• The problem with all this is that marriages that are based PRIMARILY on personal rather than structural reasons….
  • are more fragile, and are more prone to experience infidelity and/or end in divorce.
  • To understand the nature of commitment, we will use two different commitment models.
  • The commitment framework…. (describe each type of commitment)
  • Perhaps can go into more detail (10 minutes to fill)
  • Investment model
  • Better visualization
  • Using these two models, We seek to look into newly married women’s own expectations…..
  • of infidelity and divorce
  • More specifically… we are using two competing commitment models to see which components of commitment would predict infidelity and divorce expectations, we used research questions rather than specific hypotheses as we did not know which model would better predict expectations, however we believed that personal commitment and satisfaction would be significant predictors.
  • Discuss where/how the sample was obtained, why less than 2 years married, no children, and why only women
  • Describe the analysis.. Perhaps reiterate the different types of commitment (time permitting)
  • Segue into results
  • Overall, both models are good predictors of infidelity and divorce expectations, furthermore, they are better predictors of divorce expectations than infidelity expectations (R square = medium effect @ .3)
  • Personal and Moral commitment here were significant
  • In this model only quality of alternatives was significant
  • Personal commitment
  • Relationship satisfaction
  • All items were on a 7-point liker scale ranging from “Don’t agree at all” to “Agree completely”
  • All items were on a 7-point liker scale ranging from “Strongly Disagree” to “Strongly Agree”
  • Transcript

    • 1. Two Commitment Models as Indicative of Marital Expectations of Newlywed Women
      Carlos G. Flores
      Dr. Kelly Campbell (Faculty Advisor)
      Department of Psychology
      California State University San Bernardino
    • 2. introduction
    • 3.
    • 4.
    • 5. Yet it was not always so…
    • 6.
    • 7.
    • 8. Problem
    • 9.
    • 10. Two differing commitment models
    • 11. Commitment Framework
      Personal Commitment
      “Want to”
      Moral Commitment
      “Ought to”
      Structural Commitment
      “Have to”
    • 12.
    • 13. Investment Model
      Satisfaction
      With current relationship
      Size of Investment
      Can be material and immaterial
      Quality of Alternatives
      To current relationship
    • 14.
    • 15. ?
    • 16.
    • 17. Research Questions
      What are women’s expectations of infidelity and divorce, particularly in the first two years of marriage when satisfaction typically declines?
      What specific components of the Investment Model and the Commitment Framework best predict women’s expectations of infidelity and divorce?
    • 18. Sample
      197 Women
      Online Questionnaires
      Newly Married
      Less than 2 years Married
      Long enough to have already experienced dissatisfaction
      Without Children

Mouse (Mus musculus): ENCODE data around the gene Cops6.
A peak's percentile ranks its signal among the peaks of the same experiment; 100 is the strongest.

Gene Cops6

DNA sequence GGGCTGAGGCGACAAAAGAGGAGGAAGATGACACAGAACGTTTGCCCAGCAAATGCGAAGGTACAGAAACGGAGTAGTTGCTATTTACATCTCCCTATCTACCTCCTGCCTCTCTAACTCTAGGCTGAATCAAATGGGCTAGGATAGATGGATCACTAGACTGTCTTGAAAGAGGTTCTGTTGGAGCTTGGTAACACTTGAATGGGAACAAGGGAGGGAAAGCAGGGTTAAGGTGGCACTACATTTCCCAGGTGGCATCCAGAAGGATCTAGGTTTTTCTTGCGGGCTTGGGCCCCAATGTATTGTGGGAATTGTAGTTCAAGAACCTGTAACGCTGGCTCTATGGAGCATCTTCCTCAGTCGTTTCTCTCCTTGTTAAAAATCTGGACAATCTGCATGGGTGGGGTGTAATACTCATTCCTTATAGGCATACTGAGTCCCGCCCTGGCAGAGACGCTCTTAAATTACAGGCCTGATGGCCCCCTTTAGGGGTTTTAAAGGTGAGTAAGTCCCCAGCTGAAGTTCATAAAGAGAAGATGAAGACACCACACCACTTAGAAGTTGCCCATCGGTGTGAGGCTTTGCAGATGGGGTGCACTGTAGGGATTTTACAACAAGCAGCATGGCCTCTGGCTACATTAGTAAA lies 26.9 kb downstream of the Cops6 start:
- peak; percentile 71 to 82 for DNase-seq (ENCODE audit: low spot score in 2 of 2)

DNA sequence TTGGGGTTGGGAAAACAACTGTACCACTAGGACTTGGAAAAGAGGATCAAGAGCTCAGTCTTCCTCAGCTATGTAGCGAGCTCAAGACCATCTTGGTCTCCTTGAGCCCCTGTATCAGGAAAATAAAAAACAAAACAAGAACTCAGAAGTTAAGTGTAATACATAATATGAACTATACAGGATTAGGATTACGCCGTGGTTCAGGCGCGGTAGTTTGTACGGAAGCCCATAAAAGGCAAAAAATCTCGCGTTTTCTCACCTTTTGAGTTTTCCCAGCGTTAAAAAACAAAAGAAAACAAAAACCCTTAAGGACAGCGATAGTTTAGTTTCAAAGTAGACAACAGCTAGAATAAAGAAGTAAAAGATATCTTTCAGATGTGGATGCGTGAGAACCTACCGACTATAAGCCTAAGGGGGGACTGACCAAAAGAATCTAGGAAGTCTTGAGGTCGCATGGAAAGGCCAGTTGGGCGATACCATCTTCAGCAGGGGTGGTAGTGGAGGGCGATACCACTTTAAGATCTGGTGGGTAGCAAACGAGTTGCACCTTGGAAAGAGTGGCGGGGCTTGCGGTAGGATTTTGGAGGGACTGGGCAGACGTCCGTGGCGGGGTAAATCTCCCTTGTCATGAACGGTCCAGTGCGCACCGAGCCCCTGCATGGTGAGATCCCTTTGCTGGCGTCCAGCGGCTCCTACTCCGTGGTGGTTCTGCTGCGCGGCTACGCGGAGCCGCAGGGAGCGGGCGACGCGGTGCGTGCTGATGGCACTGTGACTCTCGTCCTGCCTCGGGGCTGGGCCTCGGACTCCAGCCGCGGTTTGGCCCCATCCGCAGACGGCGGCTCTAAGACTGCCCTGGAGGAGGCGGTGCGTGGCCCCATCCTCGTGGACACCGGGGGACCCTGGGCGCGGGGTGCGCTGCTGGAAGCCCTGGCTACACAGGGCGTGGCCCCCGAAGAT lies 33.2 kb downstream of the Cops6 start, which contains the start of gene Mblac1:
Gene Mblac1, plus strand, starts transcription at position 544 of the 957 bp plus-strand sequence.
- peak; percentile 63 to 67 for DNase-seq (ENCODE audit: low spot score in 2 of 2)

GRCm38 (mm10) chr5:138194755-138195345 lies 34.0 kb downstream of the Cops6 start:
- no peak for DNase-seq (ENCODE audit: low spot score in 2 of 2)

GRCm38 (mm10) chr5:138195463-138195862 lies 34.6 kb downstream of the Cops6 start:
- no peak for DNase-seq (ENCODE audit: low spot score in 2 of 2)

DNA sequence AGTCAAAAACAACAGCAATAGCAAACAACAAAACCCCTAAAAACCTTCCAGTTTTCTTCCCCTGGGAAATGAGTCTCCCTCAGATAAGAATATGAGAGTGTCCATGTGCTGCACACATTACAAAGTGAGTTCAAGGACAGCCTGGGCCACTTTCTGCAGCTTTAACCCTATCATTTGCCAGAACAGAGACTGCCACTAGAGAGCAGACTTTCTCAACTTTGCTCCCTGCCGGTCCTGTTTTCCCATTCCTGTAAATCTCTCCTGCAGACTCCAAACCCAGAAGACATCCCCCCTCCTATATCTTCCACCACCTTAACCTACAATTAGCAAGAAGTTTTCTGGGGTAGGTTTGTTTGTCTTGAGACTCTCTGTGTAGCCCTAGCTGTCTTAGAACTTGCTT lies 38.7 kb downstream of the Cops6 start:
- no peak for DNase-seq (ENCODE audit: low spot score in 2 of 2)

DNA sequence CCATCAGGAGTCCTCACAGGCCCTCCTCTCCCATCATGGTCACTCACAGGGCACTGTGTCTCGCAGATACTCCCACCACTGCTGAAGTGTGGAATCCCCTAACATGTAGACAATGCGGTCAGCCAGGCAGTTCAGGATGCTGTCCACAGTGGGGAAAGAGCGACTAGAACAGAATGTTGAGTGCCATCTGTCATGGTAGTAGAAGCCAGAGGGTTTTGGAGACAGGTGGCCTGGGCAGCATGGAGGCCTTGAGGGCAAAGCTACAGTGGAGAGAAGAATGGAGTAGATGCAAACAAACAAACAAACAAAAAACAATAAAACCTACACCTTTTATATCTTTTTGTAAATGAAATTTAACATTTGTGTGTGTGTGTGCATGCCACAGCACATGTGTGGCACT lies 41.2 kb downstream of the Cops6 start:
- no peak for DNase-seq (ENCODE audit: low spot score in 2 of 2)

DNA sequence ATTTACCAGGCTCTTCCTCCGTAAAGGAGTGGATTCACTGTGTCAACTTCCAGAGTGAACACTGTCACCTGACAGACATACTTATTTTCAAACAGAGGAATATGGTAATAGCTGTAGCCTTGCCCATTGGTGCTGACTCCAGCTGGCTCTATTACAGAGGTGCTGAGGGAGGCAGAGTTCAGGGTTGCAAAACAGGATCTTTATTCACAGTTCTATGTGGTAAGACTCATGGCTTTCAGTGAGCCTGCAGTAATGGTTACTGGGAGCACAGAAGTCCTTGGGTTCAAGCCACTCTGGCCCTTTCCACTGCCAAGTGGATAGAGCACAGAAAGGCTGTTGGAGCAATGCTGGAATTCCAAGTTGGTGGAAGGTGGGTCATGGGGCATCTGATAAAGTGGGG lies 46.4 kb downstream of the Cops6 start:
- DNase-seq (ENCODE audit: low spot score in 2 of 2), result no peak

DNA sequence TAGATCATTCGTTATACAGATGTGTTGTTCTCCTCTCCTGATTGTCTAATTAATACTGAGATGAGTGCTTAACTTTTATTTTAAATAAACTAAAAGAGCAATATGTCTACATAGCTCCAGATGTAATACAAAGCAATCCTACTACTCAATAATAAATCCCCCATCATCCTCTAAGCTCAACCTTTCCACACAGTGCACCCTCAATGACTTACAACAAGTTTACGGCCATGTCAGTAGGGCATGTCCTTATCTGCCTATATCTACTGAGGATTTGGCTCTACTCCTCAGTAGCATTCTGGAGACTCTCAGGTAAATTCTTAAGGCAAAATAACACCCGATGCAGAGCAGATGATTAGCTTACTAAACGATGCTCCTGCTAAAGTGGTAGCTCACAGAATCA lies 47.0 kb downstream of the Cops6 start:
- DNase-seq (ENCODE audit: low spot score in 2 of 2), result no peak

Why Women?
      Change in marriage roles (more than men)
      Usually engage more in relational maintenance
      More willing than men to discuss relationship
    • 19. Analysis
      Standard multiple regression analysis used to investigate association between predictors:
      Commitment Framework (items by Johnson et al., 1999)
      Personal reasons to marry
      Moral reasons to marry
      Structural reasons to marry
      Investment Model (Investment Model Scale, Rusbult et al., 1998)
      Satisfaction in relationship
      Size of investment
      Quality of alternatives
      and criteria:
      Infidelity Expectations Questions by Campbell, 2008
      Divorce Expectations
    • 20. Results
    • 21. Overall Linear Model
      • Both models were significantly related to infidelity expectations, F(7, 166) = 4.81, p= .000
      • 22. R = .411, Adjusted R2 = .134
      • 23. Both models were also significantly related to divorce expectations, F(7, 166) = 16.04, p= .000
      • 24. R = .635, Adjusted R2 = .378
      • 25. Models were more strongly related to divorce expectations than infidelity expectations
    • Infidelity Expectations: Commitment Framework
      * p < .05
    • 26. Infidelity Expectations: Investment Model
      * p < .05
    • 27. Divorce Expectations:Commitment Framework
      * p < .05
    • 28. Divorce Expectations: Investment Model
      * p < .05
    • 29. Discussion
      Marriage has changed from being based on social or economic obligations to a personal choice based on love
      This shift caused marriage to become more unstable
      The biggest predictors of infidelity and divorce expectations were personal commitment and personal satisfaction
    • 30. Discussion continued
      Findings support the idea that marriage is based on personal fulfillment
      Once love and satisfaction fade, infidelity and divorce are considered viable options.
      Information gleaned from this study can be used by clinicians to help couples make informed decisions about marriage, and thereby reduce marital instability.
    • 31. End
    • 32. Investment Model Scale Sample Items
      Relationship Commitment
      “I am committed to maintaining my relationship with my partner.”
      Relationship Satisfaction
      “My partner fulfills my needs for companionship (doing things together, enjoying each others company etc.)”
      Quality of Alternatives
      “My needs for intimacy, companionship etc., could easily be fulfilled in an alternative relationship”
      Relationship Investments
      “I put a great deal into our relationship that I would lose if the relationship were to end”
    • 33. Commitment Framework Sample Items
      Personal Commitment
      “To what extent do you love your partner at this stage?”
      Moral Commitment
      “If you divorced, to what extent would you be disappointed in yourself because you had broken a sacred vow?”
      Structural Commitment
      “If you and your partner were to divorce: you would miss important income, insurance, and other property”